But in New Delhi, after talks between Mr Johnson and Narendra Modi, India’s prime minister, both sides agreed that “no pressure” had been put on India’s alliance with Moscow.

Britain will allow payments to Gazprombank and its subsidiaries for gas going to European Union countries until the end of May, a Finance Ministry document showed on Friday.

Britain last month imposed sanctions on Gazprombank, giving counterparties until April 23 to settle their deals with the lender, which is one of the main channels for payments for Russian oil and gas.

However, under a new license released late Thursday, the UK Treasury said payments to Gazprombank for gas purchased in the EU within the framework of pre-March 21

Russian gas accounts for around 40% of EU imports. Brussels has not officially discussed ending Russian gas imports as part of its actions against Moscow in the Ukraine conflict, as the bloc relies on them.

“It appears to be a retreat from the UK government,” said Ana Stanic, energy lawyer at E&A Law.

Britain said the short term of the new Gazprombank license reflects its desire to support a smooth transition away from Russian gas and that its sanctions licenses are under constant review.

The Prime Minister’s Office and the Foreign Office did not respond to requests for comment.

A week after Britain imposed the sanctions, Russian President Vladimir Putin issued a decree that from April Russian gas supplies must be paid for in rubles and cleared with Gazprombank, where payments in euros or dollars would be converted into Russian currency.

“With many major Gazprom gas contract holders based or operating in the UK, sanctioning Gazprombank was a real concern,” James Huckstepp, manager of gas analysis at S&P Global Platts, said in a tweet, adding that the new license has been temporarily relaxed be these worries.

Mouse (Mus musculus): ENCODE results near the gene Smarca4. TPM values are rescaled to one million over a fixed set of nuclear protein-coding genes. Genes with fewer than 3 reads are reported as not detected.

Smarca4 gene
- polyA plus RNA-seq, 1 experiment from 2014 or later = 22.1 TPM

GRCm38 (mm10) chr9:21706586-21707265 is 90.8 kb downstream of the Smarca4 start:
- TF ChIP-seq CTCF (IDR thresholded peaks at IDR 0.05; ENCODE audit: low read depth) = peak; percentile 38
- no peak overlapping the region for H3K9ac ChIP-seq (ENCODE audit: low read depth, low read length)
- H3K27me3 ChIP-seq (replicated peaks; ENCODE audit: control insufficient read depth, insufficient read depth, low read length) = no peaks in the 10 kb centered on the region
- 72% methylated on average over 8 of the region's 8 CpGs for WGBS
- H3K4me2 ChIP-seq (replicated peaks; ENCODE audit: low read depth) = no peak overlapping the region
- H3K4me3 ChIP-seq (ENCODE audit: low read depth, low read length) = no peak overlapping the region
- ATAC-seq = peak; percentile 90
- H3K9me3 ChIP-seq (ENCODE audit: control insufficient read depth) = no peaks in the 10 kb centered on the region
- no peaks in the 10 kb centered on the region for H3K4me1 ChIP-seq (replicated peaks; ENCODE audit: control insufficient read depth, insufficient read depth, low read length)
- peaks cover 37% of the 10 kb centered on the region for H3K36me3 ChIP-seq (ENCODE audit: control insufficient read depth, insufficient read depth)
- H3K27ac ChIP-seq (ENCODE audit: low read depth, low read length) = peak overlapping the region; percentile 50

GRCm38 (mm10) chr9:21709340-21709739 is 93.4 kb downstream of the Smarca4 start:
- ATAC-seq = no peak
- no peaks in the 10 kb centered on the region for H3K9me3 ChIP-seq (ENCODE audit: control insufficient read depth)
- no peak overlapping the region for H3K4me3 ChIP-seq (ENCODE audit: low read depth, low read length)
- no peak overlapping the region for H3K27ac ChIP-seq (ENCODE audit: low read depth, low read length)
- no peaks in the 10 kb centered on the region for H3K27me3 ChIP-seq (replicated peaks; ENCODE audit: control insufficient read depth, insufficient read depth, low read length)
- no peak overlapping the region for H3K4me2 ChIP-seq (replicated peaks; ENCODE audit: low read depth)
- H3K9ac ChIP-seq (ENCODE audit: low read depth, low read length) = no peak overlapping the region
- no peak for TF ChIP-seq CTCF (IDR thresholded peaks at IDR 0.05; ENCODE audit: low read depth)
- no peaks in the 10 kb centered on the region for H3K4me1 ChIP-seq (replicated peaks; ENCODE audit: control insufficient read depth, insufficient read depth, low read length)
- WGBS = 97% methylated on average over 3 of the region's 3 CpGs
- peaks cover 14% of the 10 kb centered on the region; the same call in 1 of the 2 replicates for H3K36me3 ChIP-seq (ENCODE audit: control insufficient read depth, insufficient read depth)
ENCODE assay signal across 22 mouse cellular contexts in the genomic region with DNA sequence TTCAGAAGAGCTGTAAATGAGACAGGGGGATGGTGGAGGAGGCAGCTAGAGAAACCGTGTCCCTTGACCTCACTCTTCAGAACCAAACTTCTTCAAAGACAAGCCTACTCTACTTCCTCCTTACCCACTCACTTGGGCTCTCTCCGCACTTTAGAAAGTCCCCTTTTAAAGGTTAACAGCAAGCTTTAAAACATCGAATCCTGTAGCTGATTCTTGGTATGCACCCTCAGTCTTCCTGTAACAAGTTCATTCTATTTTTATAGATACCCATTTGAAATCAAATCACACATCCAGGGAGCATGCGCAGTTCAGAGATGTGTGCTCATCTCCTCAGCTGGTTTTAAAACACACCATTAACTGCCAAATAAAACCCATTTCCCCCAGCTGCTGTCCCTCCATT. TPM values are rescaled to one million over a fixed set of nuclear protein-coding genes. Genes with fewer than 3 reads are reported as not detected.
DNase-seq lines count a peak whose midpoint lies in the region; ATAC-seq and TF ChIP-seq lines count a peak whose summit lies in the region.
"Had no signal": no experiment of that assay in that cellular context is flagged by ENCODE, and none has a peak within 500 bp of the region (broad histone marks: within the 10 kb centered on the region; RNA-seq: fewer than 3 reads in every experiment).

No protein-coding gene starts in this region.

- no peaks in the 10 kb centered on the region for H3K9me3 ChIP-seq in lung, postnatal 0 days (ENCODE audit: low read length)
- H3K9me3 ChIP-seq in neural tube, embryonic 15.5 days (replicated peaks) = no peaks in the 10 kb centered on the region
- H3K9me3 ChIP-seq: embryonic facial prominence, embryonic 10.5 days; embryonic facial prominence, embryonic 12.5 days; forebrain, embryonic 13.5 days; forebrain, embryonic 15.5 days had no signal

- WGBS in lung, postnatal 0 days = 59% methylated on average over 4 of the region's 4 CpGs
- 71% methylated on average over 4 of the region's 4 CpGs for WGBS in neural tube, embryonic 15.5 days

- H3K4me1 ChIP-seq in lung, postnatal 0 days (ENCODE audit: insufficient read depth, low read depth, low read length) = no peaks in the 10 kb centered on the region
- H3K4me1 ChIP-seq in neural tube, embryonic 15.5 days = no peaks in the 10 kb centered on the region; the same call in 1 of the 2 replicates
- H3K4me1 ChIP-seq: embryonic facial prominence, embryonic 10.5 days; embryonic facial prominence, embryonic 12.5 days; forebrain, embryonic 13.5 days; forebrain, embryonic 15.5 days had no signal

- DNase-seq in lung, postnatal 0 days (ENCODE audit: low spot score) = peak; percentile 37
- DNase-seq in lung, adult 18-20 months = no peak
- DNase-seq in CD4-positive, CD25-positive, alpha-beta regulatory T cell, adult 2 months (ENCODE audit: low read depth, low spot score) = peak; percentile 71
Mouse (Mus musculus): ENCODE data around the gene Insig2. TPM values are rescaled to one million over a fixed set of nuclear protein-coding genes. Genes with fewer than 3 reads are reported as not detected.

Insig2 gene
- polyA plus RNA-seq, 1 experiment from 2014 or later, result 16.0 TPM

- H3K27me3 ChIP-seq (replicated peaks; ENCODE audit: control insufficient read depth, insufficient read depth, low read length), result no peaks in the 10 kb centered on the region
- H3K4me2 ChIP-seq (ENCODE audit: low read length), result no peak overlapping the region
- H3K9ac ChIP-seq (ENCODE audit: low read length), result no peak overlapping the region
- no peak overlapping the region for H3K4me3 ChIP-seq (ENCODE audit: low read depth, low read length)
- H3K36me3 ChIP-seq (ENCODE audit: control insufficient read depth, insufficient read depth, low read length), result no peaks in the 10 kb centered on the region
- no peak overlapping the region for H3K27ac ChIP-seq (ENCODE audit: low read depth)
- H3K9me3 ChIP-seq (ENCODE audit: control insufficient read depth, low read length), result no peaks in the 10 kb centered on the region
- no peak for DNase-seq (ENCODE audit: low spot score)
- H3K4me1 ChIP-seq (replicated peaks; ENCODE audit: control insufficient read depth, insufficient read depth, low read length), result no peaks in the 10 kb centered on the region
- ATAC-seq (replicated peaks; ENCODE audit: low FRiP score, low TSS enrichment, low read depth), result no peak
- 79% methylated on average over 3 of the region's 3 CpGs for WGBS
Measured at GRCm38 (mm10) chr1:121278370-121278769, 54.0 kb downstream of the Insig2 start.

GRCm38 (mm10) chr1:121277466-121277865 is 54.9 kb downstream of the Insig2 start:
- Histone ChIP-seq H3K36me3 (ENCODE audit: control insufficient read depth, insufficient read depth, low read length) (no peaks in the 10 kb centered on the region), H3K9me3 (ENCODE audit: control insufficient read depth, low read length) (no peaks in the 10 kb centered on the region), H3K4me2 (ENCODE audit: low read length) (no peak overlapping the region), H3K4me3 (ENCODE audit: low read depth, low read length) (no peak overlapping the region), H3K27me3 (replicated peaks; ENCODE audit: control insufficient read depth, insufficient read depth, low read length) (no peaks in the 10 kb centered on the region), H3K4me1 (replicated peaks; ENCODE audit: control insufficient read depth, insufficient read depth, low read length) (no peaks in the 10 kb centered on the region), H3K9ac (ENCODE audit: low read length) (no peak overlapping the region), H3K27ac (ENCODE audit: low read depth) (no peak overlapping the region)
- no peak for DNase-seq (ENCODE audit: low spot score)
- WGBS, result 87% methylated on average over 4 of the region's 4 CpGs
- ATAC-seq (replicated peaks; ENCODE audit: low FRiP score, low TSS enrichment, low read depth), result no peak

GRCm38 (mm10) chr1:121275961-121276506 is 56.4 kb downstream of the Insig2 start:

The EU has not sanctioned Gazprombank or Russian gas, and the European Commission said in an advisory document released on Thursday that Moscow’s ruble proposal does not necessarily prevent a payment process that could match EU sanctions.

Russian energy giant Gazprom continues to ship natural gas to Europe via Ukraine to meet European consumer demands, according to the gas producer.

Gazprom declined to comment on the new UK license.

Many big energy companies have trading subsidiaries in the UK, and entities like these are likely to manage contracts with Gazprom, said Tom Marzec-Manser, head of gas analytics at ICIS.

Kremlin spokesman Dmitry Peskov said Friday there had been no changes to Russia’s timetable to get foreign firms to pay for gas in rubles after Britain’s Gazprombank received a new license.

Peskov said all payment schedules were set out in Putin’s presidential decree at the end of March, and the settlements should be made in accordance with that order.

On Monday, Peskov said there was still time for “unfriendly” countries to switch to ruble payments for gas, which are due in May. UN chief meets Putin in Moscow as Russia says Ukraine has been ‘inconsistent’ in peace talks

Fry Electronics Team